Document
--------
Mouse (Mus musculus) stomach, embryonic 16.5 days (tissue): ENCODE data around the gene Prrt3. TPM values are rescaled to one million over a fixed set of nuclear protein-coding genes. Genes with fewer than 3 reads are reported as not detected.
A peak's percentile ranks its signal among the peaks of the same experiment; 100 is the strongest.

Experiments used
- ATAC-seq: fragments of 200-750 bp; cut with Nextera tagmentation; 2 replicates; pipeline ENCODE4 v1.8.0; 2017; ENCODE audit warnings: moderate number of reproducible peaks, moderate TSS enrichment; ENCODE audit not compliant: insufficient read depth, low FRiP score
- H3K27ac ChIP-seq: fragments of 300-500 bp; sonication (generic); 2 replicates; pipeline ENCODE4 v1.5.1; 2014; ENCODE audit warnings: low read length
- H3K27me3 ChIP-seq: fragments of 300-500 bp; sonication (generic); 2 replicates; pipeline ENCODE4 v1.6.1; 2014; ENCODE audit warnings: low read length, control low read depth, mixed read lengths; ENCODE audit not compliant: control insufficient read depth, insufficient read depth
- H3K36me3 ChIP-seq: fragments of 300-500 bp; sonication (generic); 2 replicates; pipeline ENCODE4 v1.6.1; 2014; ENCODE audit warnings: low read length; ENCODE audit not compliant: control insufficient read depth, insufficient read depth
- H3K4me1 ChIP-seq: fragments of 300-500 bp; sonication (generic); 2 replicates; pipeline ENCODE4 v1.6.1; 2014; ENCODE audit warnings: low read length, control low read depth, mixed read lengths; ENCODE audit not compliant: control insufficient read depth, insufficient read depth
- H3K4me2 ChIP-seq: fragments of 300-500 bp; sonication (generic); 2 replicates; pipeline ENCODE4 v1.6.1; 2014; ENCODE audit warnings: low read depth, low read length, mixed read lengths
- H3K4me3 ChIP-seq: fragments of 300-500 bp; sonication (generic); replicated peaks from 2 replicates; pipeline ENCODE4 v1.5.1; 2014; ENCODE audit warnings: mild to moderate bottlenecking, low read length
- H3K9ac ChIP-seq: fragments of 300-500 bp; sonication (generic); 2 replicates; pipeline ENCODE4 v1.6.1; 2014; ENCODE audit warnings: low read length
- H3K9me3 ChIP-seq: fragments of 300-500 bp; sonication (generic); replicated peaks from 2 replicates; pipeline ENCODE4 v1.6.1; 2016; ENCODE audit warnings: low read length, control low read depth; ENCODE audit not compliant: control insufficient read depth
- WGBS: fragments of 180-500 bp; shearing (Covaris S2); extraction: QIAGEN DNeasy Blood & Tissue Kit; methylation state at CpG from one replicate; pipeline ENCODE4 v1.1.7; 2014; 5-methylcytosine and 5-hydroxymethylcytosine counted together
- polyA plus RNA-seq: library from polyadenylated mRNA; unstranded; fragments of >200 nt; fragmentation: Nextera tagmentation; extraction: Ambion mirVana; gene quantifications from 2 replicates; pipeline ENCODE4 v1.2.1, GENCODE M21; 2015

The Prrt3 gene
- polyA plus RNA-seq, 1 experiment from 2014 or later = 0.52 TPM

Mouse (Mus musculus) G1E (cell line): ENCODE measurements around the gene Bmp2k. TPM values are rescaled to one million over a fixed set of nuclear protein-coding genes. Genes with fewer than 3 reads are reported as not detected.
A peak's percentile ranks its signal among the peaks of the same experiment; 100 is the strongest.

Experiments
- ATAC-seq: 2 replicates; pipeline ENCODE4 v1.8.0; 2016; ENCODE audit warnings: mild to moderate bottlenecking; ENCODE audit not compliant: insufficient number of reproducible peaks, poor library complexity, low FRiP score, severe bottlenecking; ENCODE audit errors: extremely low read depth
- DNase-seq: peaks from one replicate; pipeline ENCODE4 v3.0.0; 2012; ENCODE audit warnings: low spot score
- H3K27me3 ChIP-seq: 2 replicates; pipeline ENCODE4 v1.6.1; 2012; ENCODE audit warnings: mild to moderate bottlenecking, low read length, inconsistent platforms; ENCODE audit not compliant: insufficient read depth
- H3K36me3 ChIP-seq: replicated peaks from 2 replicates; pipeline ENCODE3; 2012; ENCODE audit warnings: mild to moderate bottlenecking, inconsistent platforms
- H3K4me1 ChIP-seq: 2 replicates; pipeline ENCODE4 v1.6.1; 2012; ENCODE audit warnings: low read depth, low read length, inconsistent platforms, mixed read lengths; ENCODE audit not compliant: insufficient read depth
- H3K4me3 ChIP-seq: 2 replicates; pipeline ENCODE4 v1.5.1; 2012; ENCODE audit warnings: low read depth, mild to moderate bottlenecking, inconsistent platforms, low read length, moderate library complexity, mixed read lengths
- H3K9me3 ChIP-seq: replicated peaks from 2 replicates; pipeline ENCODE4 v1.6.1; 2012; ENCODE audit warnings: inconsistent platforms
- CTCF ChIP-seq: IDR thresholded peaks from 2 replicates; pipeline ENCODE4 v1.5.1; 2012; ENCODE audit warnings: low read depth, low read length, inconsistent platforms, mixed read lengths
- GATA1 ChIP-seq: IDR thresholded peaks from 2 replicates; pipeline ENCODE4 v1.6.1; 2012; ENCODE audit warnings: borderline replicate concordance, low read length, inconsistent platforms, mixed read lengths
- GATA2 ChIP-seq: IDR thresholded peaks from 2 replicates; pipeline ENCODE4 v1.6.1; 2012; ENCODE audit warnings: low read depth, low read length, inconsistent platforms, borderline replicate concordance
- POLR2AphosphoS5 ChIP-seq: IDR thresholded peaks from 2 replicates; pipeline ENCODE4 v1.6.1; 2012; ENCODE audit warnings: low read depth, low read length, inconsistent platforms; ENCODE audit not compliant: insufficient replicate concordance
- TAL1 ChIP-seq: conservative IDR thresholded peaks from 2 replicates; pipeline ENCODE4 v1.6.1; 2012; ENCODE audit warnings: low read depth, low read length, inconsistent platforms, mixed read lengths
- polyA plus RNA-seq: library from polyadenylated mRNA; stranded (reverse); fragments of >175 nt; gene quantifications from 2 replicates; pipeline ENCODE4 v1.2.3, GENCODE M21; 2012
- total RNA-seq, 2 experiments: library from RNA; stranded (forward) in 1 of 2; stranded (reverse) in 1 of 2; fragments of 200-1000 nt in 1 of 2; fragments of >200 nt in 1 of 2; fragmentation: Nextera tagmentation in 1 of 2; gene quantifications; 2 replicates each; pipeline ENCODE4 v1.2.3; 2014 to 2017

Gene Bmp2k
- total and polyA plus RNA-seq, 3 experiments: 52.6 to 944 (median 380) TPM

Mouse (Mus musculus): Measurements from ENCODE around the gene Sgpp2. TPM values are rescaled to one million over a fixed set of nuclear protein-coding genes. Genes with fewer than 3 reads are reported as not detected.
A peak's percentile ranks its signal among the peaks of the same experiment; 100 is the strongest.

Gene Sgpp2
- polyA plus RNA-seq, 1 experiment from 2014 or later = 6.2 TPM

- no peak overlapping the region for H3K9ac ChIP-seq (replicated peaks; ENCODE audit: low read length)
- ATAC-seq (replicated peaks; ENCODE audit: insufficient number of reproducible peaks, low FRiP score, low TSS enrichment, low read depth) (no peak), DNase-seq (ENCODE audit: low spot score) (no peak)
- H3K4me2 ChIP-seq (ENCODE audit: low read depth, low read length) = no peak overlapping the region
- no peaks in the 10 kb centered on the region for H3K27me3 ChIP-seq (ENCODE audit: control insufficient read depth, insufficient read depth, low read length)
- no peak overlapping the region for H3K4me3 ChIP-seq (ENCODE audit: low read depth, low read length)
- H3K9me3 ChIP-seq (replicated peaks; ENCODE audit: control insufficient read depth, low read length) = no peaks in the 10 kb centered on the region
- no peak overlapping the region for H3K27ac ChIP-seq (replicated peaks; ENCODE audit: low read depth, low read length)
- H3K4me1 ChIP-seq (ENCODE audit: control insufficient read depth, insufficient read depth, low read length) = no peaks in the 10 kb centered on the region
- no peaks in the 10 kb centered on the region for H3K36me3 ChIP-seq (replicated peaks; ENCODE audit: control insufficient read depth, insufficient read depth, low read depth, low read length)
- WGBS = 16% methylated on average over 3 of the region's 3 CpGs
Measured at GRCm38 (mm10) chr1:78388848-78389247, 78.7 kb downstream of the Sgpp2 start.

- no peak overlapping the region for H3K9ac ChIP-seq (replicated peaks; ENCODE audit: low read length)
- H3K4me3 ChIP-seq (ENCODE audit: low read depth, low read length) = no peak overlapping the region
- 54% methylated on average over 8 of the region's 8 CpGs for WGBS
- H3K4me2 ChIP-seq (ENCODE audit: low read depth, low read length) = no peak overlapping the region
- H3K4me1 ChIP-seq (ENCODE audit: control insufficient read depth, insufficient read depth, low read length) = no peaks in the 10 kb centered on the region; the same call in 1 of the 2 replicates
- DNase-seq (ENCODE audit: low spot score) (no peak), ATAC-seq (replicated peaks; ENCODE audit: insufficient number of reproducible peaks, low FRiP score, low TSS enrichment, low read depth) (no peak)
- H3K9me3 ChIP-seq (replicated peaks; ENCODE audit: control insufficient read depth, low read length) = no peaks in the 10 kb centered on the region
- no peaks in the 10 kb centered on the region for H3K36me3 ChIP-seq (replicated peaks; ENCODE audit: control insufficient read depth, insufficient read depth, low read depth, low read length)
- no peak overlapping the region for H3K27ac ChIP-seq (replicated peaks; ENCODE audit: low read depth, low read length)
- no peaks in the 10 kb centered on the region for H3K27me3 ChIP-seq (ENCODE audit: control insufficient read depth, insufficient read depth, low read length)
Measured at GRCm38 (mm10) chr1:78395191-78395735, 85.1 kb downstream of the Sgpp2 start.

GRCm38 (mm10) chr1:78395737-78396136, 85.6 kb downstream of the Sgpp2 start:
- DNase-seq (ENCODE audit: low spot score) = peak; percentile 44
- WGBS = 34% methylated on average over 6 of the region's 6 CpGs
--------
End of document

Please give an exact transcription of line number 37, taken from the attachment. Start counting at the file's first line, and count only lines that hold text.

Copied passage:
A peak's percentile ranks its signal among the peaks of the same experiment; 100 is the strongest.